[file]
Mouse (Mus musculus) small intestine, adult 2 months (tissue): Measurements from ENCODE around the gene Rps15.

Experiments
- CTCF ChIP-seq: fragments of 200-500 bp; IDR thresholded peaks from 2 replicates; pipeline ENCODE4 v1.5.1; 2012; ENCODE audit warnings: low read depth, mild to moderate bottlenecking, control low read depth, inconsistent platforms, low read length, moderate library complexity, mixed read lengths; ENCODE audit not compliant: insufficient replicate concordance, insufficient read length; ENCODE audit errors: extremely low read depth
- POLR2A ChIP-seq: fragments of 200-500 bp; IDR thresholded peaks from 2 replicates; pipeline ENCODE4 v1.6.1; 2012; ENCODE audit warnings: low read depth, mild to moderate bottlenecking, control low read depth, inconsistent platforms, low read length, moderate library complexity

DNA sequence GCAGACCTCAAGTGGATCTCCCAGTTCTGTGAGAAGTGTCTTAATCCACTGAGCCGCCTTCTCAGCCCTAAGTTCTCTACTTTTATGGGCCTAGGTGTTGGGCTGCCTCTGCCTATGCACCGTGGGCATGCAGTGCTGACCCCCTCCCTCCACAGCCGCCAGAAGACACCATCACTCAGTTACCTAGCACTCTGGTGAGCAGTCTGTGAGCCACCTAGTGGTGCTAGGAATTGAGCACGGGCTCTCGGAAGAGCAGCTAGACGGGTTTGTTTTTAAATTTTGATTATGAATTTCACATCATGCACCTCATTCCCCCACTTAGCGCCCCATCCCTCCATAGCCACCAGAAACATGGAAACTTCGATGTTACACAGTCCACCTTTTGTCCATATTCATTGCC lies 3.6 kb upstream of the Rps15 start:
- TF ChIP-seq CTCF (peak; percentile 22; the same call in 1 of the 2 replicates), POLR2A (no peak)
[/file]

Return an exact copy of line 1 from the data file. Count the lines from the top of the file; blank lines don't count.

Mouse (Mus musculus) small intestine, adult 2 months (tissue): Measurements from ENCODE around the gene Rps15.